Do empty shelves at the grocery store make you feel like taking matters into your own hands? Planting an edible garden can help you pass the time if you’re spending more of it at home, and result in a harvest from which you can benefit for years to come. Our garden center is a good place to get started, with everything from vegetable trugs and vertical planters to seed kits and even chicken coops. Before you break ground, here are six factors to consider.
If possible, choose a spot close to the kitchen (especially for growing herbs) so you can easily snip and harvest for cooking. If there is no nearby area for a ground plot or raised beds, containers set on a patio or deck are a good option. Vertical planters (below) are another good choice when space is tight, especially if a sunny spot beckons. Herbs and some small plants can also be grown in pots on a sunny windowsill.
If you’re planting your first edible garden, it’s best to start small. Once you begin to water, weed and harvest your plants, you’ll have a better sense of what size garden will be ideal for your culinary interests and lifestyle. For a one-sided garden, aim for a planting area with a depth of about three feet, which is the average adult reach. This will allow you to tend your plants and pick fruits and vegetables without stepping on the soil. The length of your garden will depend on available space and preference, but if you have enough room, consider a two-sided garden plot with a four-to-six-foot expanse. Using a plant-a-gram will help you maximize a small space and anticipate your harvest.
Almost all herbs, vegetables and fruits need sunlight to flourish. To determine the best location for your garden, note the position of the sun as it moves over your yard during the day. Select a spot that gets at least four hours of direct midday sun. A spot near a wall that reflects sunlight or holds heat can also be helpful. Pay attention to shadows from buildings and large trees and to how the light changes from season to season.
In general, herbs and plants that produce edible fruit (basil, tomatoes, peppers, blueberries) need the most light, while vegetables with edible leaves (lettuce, spinach, chard and other leafy greens) do better with less sunlight; some can even handle partial shade.
Take note of how water runs through the property and where it settles. For the best plant health and productivity, choose a level spot that allows the water to drain from the soil naturally, and avoid locations where water pools after a rain. If drainage isn’t ideal in your yard, a raised bed is a smart solution.
Almost all soil requires amending to give roots oxygen and nutrients. Supplement heavy, compacted soil with an organic growing mix and incorporate it well to aerate it. Otherwise, the water can run off without soaking in and plants spread out shallowly instead of growing down deep.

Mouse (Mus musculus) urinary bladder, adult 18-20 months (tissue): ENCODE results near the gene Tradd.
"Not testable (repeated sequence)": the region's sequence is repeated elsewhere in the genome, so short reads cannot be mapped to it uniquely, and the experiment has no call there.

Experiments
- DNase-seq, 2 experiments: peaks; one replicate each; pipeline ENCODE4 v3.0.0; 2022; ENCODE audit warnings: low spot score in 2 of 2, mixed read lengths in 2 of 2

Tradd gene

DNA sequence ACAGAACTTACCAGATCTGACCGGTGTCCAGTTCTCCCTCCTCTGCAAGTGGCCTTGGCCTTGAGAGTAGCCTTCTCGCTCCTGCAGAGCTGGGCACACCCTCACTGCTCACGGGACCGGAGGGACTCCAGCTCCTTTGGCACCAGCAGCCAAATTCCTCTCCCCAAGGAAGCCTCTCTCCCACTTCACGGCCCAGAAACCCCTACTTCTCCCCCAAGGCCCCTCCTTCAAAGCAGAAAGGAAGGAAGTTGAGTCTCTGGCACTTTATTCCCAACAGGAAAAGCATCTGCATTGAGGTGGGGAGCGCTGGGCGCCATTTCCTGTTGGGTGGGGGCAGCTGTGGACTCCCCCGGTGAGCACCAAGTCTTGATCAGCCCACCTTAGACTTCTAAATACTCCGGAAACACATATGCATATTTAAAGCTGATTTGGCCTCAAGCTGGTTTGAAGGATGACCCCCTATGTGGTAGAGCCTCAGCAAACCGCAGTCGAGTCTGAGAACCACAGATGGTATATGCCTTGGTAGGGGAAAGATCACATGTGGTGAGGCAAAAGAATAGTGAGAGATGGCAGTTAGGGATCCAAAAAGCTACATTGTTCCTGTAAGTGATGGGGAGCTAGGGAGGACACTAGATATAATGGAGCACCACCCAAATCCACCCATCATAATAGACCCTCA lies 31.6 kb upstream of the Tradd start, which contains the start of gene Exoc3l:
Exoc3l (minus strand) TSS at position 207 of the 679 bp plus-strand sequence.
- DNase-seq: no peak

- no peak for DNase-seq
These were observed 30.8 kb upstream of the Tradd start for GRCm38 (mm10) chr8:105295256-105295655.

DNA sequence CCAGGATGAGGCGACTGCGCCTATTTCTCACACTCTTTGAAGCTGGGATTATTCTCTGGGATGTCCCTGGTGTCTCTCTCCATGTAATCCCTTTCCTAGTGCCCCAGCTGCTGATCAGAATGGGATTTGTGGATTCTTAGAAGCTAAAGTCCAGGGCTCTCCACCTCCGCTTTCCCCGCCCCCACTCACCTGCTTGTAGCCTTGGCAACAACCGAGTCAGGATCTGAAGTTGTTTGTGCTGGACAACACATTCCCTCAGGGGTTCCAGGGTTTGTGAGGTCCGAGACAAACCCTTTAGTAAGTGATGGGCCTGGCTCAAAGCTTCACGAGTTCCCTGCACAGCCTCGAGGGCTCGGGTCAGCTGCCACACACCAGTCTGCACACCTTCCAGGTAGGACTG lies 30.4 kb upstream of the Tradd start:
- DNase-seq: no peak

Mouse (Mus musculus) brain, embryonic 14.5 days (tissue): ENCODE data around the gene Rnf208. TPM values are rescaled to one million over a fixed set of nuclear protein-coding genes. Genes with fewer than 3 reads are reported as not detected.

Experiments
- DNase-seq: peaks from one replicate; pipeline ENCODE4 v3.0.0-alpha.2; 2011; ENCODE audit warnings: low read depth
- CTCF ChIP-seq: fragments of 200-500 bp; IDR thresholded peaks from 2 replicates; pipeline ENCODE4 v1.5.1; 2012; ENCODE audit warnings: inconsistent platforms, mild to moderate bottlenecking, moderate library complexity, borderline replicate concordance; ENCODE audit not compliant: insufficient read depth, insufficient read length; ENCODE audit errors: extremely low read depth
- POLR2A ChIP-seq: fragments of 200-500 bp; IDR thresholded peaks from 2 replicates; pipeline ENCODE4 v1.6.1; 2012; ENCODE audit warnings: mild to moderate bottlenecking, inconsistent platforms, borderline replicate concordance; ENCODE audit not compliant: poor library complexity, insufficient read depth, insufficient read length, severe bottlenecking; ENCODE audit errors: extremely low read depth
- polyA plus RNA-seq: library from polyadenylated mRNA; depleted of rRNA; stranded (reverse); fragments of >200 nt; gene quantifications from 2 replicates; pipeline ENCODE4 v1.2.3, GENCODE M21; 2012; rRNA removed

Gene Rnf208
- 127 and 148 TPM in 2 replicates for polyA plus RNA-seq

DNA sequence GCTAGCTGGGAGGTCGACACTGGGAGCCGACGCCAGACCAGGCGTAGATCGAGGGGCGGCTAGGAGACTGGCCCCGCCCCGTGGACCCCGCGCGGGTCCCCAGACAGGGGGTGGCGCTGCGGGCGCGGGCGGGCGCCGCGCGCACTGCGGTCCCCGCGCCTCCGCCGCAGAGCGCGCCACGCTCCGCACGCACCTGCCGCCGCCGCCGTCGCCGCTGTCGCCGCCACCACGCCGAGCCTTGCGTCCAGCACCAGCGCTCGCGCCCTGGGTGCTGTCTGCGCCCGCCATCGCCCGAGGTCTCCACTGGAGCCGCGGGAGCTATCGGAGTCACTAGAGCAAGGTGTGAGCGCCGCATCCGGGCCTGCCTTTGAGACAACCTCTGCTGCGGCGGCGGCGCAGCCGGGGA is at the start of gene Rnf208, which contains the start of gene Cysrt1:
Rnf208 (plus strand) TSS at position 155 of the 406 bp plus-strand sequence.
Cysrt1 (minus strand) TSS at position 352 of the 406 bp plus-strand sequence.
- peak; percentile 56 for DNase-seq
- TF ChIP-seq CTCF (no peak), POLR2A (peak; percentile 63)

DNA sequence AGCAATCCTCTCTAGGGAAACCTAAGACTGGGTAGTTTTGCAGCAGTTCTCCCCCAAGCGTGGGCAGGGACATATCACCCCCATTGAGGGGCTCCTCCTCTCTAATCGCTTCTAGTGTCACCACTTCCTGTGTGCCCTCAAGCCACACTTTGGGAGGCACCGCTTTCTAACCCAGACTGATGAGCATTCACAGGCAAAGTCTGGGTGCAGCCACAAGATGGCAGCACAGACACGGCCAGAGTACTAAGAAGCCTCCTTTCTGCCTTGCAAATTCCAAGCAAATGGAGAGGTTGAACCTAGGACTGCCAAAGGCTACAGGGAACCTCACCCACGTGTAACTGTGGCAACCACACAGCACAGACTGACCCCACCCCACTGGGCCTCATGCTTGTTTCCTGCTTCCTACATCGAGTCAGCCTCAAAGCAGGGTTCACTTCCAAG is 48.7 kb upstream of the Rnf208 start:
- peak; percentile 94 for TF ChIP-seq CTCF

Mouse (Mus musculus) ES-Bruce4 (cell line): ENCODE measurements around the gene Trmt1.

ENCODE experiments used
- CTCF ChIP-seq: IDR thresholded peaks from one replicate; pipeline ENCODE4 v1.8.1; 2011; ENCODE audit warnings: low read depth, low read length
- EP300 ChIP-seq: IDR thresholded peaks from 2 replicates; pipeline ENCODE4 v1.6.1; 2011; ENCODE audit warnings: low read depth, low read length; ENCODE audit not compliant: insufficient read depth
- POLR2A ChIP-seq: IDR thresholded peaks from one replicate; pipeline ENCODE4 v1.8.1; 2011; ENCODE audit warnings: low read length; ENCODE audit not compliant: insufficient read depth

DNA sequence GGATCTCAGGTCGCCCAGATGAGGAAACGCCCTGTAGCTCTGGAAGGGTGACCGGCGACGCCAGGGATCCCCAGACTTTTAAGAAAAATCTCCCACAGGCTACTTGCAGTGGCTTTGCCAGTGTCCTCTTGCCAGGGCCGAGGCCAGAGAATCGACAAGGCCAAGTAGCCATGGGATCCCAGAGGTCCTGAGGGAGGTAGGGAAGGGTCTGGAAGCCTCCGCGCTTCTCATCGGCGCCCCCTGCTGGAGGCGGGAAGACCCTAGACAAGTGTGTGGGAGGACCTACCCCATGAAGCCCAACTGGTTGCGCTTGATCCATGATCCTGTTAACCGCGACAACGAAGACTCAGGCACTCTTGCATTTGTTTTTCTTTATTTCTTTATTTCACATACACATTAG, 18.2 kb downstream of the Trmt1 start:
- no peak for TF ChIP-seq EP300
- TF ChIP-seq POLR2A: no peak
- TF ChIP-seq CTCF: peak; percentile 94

Mixing compost into the soil helps achieve the optimum pH levels for nutrient production and primes it with beneficial microorganisms. Homemade compost is ideal for an edible garden, if you have it, but commercial options also work well.
Make it easy to tend your garden by positioning it near a faucet that’s attached to a food-grade hose. Save time and water by installing a drip-irrigation system (it doesn’t require a large investment, either). Rain barrels offer an eco-friendly watering option and can be placed close to a garden as an extra water supply.
The best time to water plants is in the morning; they will begin the day well hydrated.
Gardens always benefit from a rain shower, but when you are watering, avoid wetting the foliage. Instead, apply the water directly to the soil. A thorough soaking will reach the roots deep in the ground, helping plants tolerate high temperatures and other environmental challenges.
6. Plant Types
Start with just a few vegetables and herbs to focus your efforts and give you confidence as your garden grows. Take into consideration which herbs, vegetables and fruits you buy regularly and enjoy cooking—you might grow them yourself instead! It can also be fun to choose a few unfamiliar ones to experiment with.
Consider which plants are both appropriate for the size of your garden and your hardiness zone. With a little planning, sowing your own seeds is a fun and cost-effective way of introducing a wide variety of foods in your edible garden. Alternatively, planting young, already established plants can save time and ensure that you don’t miss out on any growing seasons.
Ready to get started? Check out our plant-a-grams to start mapping out your edible garden, and see our annual harvest calendar to learn the best times to plant and harvest different crops in your location.